FARMINGTON, N.M. (KRQE) – Video shows a man trying to apologize his way out of his 9th DWI arrest in Farmington.
Ronald Smith was arrested at the beginning of March, after crashing into a tree.
State Police Officer: “How you doing?”
Federal Officer: “He was saying he was drunk just now.”
State Policer Officer: “Well, we can see that.”
The officers say he crashed his SUV moments before they arrived.
State Police Officer: “I can smell alcohol on your breath and you just drove into a tree, that’s not a good one-two combination.”
Smith: “It’s not a tree.”
State Police Officer: “Then what is it?”
It was March 2nd, in the middle of the afternoon, in a field in Farmington. As the officer asks Smith to take a field sobriety test, he finally admits they got him.
Smith: “No, I’m already drunk. I’m drunk, you can do whatever.”
It’s not the first time he’s been drunk behind the wheel. State Police say Smith already has eight DWIs. But online court records are spotty. The DWI Resource Center searched its records, and found seven convictions, the latest in 2012 when he served a month in jail. He faced a mandatory minimum year and a half. The DWI Resource Center says it’s possible that prosecutors and judges never checked his full criminal history.
“Whether they have the time or they’ve been trained, that might be a question, but this state has spent millions and millions on record keeping, so slipping through the cracks should not be happening,” said DWI Resource Center Executive Director Linda Atkinson.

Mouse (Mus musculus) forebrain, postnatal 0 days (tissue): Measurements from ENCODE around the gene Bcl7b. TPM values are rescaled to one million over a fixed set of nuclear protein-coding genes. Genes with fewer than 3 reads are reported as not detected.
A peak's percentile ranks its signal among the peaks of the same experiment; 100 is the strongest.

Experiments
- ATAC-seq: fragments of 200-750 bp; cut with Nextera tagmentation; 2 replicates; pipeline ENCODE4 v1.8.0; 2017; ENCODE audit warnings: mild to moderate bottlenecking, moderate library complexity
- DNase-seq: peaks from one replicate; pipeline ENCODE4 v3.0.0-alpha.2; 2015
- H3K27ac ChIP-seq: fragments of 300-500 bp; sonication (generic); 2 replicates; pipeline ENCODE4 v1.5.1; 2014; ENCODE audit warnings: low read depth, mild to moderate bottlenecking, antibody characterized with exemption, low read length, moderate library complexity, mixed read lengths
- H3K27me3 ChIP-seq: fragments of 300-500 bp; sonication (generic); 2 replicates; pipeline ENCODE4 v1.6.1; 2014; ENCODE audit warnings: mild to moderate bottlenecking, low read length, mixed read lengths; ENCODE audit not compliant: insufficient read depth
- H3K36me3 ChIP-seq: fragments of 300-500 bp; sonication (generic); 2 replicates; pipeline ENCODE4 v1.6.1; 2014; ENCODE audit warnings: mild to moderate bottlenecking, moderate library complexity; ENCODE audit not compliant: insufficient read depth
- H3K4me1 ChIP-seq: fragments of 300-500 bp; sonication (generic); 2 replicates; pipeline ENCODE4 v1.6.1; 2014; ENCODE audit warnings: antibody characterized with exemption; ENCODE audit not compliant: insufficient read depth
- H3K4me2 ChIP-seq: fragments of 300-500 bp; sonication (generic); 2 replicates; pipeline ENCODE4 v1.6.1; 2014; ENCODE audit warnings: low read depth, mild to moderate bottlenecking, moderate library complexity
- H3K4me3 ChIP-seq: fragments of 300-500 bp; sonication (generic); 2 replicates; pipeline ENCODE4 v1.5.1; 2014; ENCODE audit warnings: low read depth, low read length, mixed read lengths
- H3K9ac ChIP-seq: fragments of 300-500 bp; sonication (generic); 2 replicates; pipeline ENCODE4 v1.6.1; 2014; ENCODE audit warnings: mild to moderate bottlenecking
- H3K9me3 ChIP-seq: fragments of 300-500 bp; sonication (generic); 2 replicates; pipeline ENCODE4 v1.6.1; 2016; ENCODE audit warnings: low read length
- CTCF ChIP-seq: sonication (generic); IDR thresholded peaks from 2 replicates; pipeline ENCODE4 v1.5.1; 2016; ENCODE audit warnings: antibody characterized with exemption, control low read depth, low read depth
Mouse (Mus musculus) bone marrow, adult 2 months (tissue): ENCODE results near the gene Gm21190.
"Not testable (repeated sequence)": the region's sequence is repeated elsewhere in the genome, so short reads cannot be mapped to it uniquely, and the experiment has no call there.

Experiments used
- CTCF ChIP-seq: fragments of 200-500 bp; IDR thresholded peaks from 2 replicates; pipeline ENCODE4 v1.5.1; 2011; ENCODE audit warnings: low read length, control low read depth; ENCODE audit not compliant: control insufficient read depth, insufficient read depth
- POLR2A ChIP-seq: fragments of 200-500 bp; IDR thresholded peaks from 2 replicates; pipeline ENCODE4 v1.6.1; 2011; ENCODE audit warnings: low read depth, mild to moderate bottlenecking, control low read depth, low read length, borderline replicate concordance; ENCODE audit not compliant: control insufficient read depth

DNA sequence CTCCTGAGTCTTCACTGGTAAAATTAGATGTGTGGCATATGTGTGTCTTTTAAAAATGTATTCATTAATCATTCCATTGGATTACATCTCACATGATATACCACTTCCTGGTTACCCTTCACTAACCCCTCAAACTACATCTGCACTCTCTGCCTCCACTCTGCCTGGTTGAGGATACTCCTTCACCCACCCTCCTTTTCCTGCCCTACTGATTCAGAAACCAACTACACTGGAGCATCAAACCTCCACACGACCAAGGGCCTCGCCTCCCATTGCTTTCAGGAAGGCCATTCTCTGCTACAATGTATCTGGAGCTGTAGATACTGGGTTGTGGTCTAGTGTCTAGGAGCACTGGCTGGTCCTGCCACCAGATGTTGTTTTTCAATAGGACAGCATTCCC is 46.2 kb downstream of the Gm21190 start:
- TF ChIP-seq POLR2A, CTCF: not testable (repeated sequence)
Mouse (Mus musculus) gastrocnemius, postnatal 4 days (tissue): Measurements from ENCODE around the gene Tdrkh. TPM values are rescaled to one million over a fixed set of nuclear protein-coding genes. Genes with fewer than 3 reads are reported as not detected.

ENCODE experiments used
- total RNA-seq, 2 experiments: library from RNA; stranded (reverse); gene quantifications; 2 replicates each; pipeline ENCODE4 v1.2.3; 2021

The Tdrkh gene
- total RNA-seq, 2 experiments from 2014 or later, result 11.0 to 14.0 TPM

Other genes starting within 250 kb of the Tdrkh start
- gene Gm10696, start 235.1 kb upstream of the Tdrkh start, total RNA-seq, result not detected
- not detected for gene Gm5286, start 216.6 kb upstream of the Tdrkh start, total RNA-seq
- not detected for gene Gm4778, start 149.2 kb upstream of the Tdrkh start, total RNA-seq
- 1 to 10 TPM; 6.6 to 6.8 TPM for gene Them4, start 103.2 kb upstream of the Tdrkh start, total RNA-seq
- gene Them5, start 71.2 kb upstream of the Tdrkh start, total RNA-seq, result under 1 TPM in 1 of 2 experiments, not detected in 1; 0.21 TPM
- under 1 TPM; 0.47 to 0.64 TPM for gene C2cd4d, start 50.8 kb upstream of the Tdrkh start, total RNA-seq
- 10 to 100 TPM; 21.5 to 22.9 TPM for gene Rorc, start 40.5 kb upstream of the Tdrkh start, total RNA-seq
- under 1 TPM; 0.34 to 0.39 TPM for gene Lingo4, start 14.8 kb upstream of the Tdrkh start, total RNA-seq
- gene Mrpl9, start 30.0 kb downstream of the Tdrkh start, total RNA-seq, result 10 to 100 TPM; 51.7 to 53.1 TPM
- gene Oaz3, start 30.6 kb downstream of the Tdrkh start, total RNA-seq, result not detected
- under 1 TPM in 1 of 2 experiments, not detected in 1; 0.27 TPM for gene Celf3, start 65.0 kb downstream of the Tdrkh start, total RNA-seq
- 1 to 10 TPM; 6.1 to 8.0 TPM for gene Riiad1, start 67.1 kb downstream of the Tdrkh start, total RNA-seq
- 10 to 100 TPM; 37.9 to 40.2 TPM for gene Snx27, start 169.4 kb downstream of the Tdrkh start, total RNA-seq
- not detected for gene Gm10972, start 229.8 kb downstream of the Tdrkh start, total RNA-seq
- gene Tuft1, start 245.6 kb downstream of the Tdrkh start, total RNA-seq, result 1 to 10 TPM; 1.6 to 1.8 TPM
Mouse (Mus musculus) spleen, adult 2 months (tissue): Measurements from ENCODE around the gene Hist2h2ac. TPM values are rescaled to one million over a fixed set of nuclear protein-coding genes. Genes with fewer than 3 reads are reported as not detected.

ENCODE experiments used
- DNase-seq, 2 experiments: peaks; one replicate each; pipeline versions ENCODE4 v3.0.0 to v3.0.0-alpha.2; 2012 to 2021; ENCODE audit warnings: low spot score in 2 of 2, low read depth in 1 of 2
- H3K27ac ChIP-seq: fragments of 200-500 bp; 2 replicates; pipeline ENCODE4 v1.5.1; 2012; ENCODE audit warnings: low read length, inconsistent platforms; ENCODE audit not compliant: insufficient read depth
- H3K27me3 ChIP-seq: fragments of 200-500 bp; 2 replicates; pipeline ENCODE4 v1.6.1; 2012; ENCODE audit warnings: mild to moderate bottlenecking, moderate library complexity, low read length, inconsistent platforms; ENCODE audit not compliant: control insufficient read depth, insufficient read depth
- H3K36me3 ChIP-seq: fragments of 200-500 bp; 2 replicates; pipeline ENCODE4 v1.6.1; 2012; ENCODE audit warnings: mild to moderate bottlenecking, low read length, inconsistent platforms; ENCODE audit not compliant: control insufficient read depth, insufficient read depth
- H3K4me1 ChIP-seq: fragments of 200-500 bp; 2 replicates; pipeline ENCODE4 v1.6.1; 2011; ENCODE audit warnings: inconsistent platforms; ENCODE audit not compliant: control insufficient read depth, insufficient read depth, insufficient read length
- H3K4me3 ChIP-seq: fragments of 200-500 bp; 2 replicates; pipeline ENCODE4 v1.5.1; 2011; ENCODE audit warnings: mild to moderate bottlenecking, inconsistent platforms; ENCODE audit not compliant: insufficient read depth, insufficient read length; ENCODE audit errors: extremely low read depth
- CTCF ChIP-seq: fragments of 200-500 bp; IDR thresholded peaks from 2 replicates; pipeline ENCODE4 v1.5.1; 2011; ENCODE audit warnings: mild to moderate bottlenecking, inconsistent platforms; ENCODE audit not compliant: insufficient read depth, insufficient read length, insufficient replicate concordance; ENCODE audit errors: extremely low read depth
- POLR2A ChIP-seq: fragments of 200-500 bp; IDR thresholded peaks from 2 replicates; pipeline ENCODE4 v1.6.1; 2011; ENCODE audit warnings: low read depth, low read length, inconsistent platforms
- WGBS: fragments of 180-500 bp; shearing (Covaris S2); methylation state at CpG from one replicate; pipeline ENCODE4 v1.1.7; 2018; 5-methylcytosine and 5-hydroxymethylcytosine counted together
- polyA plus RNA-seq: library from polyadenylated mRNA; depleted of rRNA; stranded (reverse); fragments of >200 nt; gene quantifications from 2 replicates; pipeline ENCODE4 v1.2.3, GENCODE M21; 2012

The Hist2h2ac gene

Now on his 9th DWI, Smith still thinks he can apologize his way out of more trouble.
Smith: “I’m sorry.”
State Police Officer: “Oh, you don’t have to say sorry to me. You made a mistake, at least nobody one got hurt, right.”
Smith: “Yeah, I’m sorry though, sorry, sorry, sorry.”
On Smith’s license it said his car was supposed to have an ignition interlock but he told the officer he was driving his wife’s car.
It’s unclear why all of Smith’s convictions don’t show up on the New Mexico court records site, but a new law passed by the legislature will establish a centralized criminal database. Currently courts need to search up to six databases to see a suspect’s entire history.